Articles in regional publications that pertain to a wide range of North Carolina-related topics.
for Carolina Planning Vol. 10 Issue 2, Fall 1984
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The use of solar energy for water and space heating is rapidly increasing in North Carolina. Increasing the development and use of solar energy systems requires legal assurance of adequate sunlight. North Carolina law does not recognize rights to direct sunlight when light is blocked by vegetation or structures on others' property. As a result, potential solar users cannot be guaranteed their systems will continue to function efficiently or prove a viable, long-term investment. This article offers remedies to the problem including new legislation.
The link between education and economic growth has been understood for nearly as long as public schooling, but the concept is becoming increasingly important. International competition and technological advances have accelerated the rate of chance in the U.S. economy. The result is a decline in many traditional industries and occupations. This rapid change has focused attention on the need for improving not only education but also job training to meet new skill requirements and take advantage of new economic opportunities.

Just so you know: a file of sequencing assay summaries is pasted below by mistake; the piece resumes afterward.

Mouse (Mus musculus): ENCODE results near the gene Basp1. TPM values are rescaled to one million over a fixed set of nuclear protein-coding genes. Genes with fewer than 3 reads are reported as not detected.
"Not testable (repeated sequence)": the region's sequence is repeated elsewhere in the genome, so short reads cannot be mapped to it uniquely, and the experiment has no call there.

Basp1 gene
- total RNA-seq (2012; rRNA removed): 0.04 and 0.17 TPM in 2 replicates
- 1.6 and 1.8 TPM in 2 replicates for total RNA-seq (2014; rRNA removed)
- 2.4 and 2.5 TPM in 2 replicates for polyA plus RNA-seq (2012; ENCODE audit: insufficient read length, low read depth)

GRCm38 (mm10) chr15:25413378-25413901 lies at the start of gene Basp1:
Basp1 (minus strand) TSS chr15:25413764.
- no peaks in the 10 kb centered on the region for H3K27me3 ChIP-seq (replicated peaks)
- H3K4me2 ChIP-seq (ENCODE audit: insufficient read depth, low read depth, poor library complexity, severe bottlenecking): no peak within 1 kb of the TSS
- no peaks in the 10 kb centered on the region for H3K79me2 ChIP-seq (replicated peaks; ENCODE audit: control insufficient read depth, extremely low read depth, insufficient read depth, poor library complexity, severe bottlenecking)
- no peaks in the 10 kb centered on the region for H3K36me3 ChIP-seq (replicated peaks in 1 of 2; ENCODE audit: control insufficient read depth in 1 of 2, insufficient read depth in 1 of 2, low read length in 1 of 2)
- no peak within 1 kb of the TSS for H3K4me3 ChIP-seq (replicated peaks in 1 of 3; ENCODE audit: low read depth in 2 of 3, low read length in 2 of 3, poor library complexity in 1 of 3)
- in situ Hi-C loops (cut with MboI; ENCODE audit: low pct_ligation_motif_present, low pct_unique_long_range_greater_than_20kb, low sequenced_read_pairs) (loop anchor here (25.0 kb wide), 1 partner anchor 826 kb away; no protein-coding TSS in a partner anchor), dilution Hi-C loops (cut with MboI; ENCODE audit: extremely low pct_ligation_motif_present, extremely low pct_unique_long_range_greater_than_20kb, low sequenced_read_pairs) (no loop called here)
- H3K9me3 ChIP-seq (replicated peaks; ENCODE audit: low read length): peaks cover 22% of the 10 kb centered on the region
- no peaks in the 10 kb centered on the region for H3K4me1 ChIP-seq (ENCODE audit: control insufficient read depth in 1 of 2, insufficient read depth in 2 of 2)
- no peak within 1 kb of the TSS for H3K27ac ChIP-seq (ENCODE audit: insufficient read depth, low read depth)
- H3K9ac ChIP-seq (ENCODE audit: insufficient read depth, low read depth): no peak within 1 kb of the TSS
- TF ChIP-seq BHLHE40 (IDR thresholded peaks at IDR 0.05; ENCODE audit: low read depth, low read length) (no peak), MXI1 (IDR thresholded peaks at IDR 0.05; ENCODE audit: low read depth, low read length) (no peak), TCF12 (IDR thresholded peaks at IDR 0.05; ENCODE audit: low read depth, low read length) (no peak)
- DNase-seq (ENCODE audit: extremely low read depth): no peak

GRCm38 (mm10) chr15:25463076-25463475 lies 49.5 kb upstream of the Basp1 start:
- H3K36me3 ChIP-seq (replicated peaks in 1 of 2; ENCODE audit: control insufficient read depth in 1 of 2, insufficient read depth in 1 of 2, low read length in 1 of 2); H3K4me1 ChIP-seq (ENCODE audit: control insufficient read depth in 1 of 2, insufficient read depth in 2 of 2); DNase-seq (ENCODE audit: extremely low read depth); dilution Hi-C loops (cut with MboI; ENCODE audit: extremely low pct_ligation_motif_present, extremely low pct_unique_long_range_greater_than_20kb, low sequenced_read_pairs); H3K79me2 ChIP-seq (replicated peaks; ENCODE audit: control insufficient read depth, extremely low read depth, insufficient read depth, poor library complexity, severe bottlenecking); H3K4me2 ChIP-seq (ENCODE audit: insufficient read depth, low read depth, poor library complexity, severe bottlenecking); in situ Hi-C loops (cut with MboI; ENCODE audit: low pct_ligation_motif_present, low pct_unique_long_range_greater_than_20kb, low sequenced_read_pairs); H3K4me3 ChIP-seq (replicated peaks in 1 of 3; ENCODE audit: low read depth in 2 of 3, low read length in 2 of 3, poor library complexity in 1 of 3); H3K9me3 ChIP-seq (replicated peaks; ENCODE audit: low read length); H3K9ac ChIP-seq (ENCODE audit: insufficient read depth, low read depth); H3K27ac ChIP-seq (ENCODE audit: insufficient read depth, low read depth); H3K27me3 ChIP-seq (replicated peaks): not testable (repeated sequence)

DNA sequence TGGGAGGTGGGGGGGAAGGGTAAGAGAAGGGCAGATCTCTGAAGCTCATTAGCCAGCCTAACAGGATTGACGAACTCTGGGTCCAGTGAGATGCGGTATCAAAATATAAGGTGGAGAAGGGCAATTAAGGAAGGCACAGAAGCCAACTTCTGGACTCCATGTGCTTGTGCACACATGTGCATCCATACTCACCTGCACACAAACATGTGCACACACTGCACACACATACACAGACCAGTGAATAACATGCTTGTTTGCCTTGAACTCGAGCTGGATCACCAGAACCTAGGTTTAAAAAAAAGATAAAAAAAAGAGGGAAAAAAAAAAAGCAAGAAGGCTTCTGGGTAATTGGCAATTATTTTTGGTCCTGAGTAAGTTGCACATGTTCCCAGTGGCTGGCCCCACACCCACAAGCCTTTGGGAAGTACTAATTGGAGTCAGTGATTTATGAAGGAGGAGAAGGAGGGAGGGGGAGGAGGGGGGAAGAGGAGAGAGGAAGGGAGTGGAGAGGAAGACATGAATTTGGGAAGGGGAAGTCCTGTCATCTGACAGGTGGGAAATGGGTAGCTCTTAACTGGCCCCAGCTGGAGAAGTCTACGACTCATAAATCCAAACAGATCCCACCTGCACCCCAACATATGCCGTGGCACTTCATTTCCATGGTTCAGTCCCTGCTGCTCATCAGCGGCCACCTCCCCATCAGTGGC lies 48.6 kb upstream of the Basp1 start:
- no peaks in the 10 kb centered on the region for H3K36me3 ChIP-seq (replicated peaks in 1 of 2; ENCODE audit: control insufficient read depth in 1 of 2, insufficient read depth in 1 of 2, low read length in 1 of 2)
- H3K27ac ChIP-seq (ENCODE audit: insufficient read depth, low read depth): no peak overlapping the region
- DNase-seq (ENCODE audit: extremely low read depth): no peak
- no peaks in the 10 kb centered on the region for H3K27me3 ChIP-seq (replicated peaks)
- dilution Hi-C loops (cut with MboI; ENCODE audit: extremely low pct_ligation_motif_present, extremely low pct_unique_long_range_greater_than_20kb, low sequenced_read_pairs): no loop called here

Planners and neighborhood groups are justified in exercising caution when they consider historic preservation proposals for their communities. Although historic preservation projects can be responsible for revitalizing blighted areas, they may also be responsible for the displacement of low-income residents from their homes and businesses. This article proposes a variety of legal and financial means for mitigating the adverse impacts of historic preservation.
For the past decade, the development of a major arts complex has been underway in downtown Winston-Salem, North Carolina. The project is unique in two ways: it represents a pioneering effort to emphasize the arts in the central city revitalization process, and it illustrates the importance of cooperation in effecting redevelopment objectives.
Mobile home site planning has proven a troublesome task for many American planners. It is a problem of particular relevance for North Carolina planners where the mobile home industry provides an ever-increasing proportion of the state's dwelling units. This article describes mobile homes as an important alternative to conventional housing.